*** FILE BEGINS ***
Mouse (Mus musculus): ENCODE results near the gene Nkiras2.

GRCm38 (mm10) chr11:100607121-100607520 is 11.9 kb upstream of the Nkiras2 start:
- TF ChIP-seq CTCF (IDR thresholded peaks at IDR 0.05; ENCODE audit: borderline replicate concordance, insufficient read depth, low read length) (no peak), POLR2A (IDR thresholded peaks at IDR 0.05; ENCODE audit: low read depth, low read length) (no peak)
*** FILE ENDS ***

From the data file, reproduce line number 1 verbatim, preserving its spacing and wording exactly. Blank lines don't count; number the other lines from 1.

Mouse (Mus musculus): ENCODE results near the gene Nkiras2.